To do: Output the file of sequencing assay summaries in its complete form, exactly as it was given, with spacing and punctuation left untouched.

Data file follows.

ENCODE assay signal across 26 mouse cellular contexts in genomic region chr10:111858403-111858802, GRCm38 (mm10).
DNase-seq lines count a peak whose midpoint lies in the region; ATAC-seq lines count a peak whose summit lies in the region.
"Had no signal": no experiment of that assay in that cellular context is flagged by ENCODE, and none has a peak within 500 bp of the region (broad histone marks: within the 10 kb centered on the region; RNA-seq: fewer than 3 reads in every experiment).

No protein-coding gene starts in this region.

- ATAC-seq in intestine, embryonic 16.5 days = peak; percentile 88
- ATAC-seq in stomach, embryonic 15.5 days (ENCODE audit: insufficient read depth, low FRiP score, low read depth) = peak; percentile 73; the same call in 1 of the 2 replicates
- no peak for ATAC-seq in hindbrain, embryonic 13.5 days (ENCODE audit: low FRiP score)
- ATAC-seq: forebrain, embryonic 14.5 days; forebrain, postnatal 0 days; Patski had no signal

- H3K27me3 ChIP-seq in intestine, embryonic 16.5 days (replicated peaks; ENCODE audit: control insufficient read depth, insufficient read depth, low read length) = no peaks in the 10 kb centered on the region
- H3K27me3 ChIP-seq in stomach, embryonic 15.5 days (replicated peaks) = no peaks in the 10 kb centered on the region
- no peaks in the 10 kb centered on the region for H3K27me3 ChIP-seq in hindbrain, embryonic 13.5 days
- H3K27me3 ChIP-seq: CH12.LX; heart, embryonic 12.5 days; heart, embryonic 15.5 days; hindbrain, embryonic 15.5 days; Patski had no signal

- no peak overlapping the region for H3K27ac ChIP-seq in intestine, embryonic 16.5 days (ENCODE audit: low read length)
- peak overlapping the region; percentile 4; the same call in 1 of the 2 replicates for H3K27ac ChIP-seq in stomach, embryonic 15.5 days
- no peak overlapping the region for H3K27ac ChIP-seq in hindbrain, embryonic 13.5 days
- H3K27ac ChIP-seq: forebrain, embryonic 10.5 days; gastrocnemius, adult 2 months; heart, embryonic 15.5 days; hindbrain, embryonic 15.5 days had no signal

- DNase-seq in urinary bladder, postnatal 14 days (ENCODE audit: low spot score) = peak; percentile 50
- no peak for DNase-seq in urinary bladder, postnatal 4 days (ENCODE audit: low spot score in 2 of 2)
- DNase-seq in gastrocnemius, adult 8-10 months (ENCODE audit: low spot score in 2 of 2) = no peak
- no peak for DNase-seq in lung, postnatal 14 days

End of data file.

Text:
ENCODE assay signal across 26 mouse cellular contexts in genomic region chr10:111858403-111858802, GRCm38 (mm10).
DNase-seq lines count a peak whose midpoint lies in the region; ATAC-seq lines count a peak whose summit lies in the region.
"Had no signal": no experiment of that assay in that cellular context is flagged by ENCODE, and none has a peak within 500 bp of the region (broad histone marks: within the 10 kb centered on the region; RNA-seq: fewer than 3 reads in every experiment).

No protein-coding gene starts in this region.

- ATAC-seq in intestine, embryonic 16.5 days = peak; percentile 88
- ATAC-seq in stomach, embryonic 15.5 days (ENCODE audit: insufficient read depth, low FRiP score, low read depth) = peak; percentile 73; the same call in 1 of the 2 replicates
- no peak for ATAC-seq in hindbrain, embryonic 13.5 days (ENCODE audit: low FRiP score)
- ATAC-seq: forebrain, embryonic 14.5 days; forebrain, postnatal 0 days; Patski had no signal

- H3K27me3 ChIP-seq in intestine, embryonic 16.5 days (replicated peaks; ENCODE audit: control insufficient read depth, insufficient read depth, low read length) = no peaks in the 10 kb centered on the region
- H3K27me3 ChIP-seq in stomach, embryonic 15.5 days (replicated peaks) = no peaks in the 10 kb centered on the region
- no peaks in the 10 kb centered on the region for H3K27me3 ChIP-seq in hindbrain, embryonic 13.5 days
- H3K27me3 ChIP-seq: CH12.LX; heart, embryonic 12.5 days; heart, embryonic 15.5 days; hindbrain, embryonic 15.5 days; Patski had no signal

- no peak overlapping the region for H3K27ac ChIP-seq in intestine, embryonic 16.5 days (ENCODE audit: low read length)
- peak overlapping the region; percentile 4; the same call in 1 of the 2 replicates for H3K27ac ChIP-seq in stomach, embryonic 15.5 days
- no peak overlapping the region for H3K27ac ChIP-seq in hindbrain, embryonic 13.5 days
- H3K27ac ChIP-seq: forebrain, embryonic 10.5 days; gastrocnemius, adult 2 months; heart, embryonic 15.5 days; hindbrain, embryonic 15.5 days had no signal

- DNase-seq in urinary bladder, postnatal 14 days (ENCODE audit: low spot score) = peak; percentile 50
- no peak for DNase-seq in urinary bladder, postnatal 4 days (ENCODE audit: low spot score in 2 of 2)
- DNase-seq in gastrocnemius, adult 8-10 months (ENCODE audit: low spot score in 2 of 2) = no peak
- no peak for DNase-seq in lung, postnatal 14 days